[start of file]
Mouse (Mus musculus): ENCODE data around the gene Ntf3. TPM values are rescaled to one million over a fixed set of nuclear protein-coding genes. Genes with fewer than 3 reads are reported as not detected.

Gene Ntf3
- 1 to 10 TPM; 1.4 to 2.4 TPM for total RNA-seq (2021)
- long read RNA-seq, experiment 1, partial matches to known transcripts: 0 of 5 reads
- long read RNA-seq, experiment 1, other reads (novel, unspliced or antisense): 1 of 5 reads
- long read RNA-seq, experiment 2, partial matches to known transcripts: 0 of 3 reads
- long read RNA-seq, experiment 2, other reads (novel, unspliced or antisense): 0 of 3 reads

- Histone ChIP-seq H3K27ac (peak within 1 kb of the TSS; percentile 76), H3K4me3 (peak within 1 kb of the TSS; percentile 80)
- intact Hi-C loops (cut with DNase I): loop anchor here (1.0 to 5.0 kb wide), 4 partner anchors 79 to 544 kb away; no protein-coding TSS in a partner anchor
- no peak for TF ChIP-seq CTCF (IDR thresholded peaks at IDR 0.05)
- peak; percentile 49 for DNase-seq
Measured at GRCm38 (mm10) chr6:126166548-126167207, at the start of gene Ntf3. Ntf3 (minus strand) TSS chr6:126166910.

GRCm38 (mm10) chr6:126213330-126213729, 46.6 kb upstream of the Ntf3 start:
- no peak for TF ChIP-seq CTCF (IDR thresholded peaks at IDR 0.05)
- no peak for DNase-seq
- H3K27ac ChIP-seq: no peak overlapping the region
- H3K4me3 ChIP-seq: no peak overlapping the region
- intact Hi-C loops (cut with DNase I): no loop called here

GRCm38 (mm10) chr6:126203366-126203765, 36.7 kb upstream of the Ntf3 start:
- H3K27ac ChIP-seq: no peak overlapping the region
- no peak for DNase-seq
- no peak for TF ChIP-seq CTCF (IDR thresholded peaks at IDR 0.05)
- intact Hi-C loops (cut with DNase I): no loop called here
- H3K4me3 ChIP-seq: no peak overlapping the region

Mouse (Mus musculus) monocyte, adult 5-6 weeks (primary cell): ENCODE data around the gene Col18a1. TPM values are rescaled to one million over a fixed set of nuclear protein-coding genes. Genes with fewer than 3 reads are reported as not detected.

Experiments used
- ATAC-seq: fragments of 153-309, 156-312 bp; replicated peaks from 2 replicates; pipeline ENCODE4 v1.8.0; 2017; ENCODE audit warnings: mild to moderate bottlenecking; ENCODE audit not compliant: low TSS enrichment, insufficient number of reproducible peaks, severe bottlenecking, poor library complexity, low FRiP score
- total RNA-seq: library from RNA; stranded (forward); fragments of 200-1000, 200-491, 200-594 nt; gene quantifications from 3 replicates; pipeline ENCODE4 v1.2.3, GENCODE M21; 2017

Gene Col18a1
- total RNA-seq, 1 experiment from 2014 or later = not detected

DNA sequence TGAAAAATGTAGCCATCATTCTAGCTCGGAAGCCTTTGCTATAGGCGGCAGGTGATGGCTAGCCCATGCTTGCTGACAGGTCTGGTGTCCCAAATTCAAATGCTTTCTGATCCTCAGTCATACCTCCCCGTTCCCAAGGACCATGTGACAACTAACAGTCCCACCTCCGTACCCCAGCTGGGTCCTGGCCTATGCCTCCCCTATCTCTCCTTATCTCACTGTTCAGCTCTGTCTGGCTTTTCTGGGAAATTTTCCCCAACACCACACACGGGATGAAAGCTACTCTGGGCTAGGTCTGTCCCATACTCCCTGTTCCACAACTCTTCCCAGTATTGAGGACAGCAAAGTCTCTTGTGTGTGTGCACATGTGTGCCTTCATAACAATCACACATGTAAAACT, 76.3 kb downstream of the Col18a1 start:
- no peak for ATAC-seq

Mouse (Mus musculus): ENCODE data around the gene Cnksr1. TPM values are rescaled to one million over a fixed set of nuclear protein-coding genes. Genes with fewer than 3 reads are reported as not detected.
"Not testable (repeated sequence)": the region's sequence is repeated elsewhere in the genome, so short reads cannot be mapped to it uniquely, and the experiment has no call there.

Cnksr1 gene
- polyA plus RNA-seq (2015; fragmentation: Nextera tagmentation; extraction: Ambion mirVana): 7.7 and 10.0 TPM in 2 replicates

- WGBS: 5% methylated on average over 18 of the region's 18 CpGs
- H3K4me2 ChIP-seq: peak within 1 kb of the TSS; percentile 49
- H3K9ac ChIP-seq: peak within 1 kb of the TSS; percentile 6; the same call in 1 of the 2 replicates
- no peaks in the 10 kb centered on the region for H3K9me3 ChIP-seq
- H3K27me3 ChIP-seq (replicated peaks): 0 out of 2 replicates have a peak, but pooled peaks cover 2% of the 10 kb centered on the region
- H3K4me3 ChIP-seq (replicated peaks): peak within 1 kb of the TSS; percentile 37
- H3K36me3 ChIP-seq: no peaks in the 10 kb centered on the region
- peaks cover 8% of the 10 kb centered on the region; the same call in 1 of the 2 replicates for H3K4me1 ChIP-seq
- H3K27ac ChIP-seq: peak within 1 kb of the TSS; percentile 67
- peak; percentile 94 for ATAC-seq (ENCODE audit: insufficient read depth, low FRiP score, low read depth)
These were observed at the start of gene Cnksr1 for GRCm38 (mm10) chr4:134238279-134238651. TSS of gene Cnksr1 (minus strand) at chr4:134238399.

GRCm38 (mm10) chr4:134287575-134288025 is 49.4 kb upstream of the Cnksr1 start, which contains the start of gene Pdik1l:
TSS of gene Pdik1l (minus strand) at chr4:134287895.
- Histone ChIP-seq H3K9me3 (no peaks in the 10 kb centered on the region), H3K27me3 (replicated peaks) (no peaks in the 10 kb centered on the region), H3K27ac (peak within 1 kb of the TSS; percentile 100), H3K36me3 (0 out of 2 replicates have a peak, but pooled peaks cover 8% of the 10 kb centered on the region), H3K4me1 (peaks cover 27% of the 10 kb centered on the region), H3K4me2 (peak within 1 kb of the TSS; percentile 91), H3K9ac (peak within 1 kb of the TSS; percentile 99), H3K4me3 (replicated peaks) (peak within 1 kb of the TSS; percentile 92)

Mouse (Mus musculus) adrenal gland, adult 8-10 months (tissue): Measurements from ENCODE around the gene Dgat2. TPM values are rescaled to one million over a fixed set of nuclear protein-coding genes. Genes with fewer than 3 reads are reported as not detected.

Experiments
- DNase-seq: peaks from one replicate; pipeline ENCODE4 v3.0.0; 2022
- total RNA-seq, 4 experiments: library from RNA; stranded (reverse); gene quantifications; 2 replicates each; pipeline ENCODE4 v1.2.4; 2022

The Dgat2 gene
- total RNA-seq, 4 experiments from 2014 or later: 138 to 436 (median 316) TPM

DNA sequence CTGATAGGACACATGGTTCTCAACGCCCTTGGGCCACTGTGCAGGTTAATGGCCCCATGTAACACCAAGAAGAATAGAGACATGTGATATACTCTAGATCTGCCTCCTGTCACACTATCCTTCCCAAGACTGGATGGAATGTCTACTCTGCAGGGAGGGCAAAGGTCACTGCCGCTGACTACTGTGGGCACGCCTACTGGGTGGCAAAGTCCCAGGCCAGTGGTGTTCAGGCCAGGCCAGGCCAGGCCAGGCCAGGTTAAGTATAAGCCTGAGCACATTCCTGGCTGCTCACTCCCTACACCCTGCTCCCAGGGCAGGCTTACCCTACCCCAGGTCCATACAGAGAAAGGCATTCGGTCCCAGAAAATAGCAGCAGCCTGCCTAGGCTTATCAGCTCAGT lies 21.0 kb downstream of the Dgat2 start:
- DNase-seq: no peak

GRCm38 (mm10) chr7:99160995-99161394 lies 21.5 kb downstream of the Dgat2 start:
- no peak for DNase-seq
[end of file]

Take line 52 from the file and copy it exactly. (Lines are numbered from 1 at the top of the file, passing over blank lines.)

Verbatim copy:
Experiments